Work…sounds so annoying to most. Many activities in life seems to be much more compelling than work. Leisure activities are fun, for sure. But work is an essential part of our lives, too. For Freud, work is one of the cornerstones of our humanness.
Take a look at the list below;
- you get bored most of the time,
- you feel like you are not productive in a meaningful way,
- you cannot get any appreciation from your manager or your co-workers,
- you think that you have very little control over things and that your opinions are not valued,
- you do not learn much,
- you have negative relationships with others or you do not feel like you are connected to others.
How many of these look familiar to you? A satisfying work life necessitates that we satisfy our important psychological needs. If you think that most of the above cases identify your situation at work, why not consider trying to changes things a bit?
The above cases may happen because of a lot of things. Some of them are not under your control such as a disrespectful boss or long working hours. But you may choose to focus on what you can influence – at least to a certain extent.
In order to live a good life, be a motivated worker, and maintain good interpersonal relationships we need to satisfy certain psychological needs. Considering these needs, when we make changes to reverse the list above you should get something like this:
- you enjoy working although there are things that annoy you and seem boring,
- you feel like you make a difference on some people’s life by what you are doing,
- what you have to say is listened to by others and you can make some choices at work at least to a certain extent,
- you get to learn different stuff,
- there is at least couple of people you can relate to.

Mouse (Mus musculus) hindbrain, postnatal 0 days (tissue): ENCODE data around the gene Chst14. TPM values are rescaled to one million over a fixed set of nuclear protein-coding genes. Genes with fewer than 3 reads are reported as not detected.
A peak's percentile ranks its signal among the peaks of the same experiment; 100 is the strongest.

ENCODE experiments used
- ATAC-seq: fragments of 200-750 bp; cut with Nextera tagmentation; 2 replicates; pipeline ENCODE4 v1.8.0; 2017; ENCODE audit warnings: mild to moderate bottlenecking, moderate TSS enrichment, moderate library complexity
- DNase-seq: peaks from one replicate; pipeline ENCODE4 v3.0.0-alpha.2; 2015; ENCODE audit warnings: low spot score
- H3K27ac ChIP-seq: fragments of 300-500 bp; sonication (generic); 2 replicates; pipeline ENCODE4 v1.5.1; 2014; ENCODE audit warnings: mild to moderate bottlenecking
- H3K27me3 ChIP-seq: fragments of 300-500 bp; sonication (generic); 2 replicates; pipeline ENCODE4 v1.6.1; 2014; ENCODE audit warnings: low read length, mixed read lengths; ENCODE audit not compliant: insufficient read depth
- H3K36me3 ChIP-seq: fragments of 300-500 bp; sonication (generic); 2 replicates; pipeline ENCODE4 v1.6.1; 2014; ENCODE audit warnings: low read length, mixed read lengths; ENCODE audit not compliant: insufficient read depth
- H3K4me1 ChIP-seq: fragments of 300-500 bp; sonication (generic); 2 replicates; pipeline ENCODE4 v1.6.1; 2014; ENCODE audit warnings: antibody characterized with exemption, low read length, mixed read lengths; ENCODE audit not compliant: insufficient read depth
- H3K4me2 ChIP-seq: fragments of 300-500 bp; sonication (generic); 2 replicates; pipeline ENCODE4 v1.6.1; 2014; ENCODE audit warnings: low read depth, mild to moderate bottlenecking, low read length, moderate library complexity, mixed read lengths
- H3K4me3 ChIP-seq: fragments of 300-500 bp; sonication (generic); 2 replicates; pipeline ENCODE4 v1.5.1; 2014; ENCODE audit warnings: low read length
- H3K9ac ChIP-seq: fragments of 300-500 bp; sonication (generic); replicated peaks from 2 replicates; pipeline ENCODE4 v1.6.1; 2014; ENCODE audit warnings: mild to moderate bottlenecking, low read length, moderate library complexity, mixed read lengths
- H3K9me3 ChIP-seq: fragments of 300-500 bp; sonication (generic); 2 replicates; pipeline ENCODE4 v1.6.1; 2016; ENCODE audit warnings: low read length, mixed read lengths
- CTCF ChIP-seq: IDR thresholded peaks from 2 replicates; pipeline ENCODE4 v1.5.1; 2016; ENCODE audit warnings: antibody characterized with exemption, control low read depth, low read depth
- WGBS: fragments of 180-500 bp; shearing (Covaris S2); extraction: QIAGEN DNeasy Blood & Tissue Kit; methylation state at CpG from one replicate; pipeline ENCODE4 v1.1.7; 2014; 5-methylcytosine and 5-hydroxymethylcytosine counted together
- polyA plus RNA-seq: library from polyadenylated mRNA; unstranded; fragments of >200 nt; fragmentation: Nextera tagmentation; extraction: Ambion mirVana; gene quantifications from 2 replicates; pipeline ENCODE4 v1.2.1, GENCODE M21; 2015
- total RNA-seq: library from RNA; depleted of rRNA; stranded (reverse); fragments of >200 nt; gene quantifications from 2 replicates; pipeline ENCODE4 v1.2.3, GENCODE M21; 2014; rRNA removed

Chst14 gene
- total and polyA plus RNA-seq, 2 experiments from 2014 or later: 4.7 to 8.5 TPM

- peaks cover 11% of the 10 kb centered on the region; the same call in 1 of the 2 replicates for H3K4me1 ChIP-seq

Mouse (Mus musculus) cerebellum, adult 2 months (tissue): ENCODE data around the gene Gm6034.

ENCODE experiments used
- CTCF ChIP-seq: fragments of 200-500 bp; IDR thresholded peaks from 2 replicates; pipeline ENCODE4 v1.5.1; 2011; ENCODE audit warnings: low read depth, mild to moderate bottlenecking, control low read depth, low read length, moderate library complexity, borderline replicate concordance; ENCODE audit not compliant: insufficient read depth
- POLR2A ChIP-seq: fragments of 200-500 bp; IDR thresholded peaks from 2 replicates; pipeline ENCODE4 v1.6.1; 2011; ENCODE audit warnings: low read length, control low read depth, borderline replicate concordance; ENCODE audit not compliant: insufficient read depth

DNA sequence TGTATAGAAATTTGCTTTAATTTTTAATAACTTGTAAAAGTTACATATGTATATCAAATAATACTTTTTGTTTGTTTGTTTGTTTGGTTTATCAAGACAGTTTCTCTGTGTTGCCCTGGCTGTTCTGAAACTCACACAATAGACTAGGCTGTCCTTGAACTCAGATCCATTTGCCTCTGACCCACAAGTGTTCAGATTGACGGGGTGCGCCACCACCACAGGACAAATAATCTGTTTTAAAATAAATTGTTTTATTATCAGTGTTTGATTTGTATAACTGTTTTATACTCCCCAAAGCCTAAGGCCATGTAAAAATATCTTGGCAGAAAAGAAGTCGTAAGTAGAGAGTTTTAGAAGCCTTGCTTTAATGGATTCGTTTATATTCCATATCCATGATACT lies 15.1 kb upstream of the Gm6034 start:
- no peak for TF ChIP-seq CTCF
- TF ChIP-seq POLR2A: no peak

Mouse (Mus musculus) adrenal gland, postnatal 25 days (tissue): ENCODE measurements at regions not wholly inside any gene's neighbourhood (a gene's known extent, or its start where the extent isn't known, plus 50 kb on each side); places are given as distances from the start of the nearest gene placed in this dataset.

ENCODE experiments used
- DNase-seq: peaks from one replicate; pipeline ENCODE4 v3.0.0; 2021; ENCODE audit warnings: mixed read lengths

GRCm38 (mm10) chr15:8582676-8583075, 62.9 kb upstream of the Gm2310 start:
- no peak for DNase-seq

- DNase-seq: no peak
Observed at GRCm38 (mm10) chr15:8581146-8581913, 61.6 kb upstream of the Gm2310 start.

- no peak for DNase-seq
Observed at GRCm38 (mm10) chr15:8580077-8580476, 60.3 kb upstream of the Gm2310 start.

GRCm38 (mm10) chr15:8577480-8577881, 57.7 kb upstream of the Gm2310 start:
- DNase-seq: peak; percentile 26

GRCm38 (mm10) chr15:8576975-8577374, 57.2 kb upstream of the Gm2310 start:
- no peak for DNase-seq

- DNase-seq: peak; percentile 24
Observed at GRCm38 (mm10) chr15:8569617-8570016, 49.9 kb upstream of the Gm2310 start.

This time, if most of the cases above apply to you, then you’re in a good situation in terms of satisfying your basic psychological needs which are autonomy, competence, relatedness, and purpose. According to several theorists, satisfaction of these needs are essential for our wellbeing.
There are certain ways to make sure your needs are satisfied, although it may depend on your personality, and your work environment. For instance, you may want to be involved in more challenging tasks or projects by which you can use your skills. You can ask for some feedback from others at work as to your progress. You can try to get connected with others by asking for their opinions, giving them feedback, or doing some random acts of kindness. You may figure out the purpose of your work and see how you’re contributing to others and the society with your work (which doesn’t have to be big or concrete). You can create opportunities to learn new skills and keep improving yourself.
When our psychological needs are met, we feel happier, are more satisfied with life in general and with our work life. We then feel motivated to grow more, be better connected with others and the society in general. When our psychological needs are not satisfied, we feel bored, coerced, and disconnected from the outside world. Just observe your work life and try to figure out to what extent your needs are satisfied. If you feel like you can do something to better address your needs, just start doing them. Even small things can make a big difference.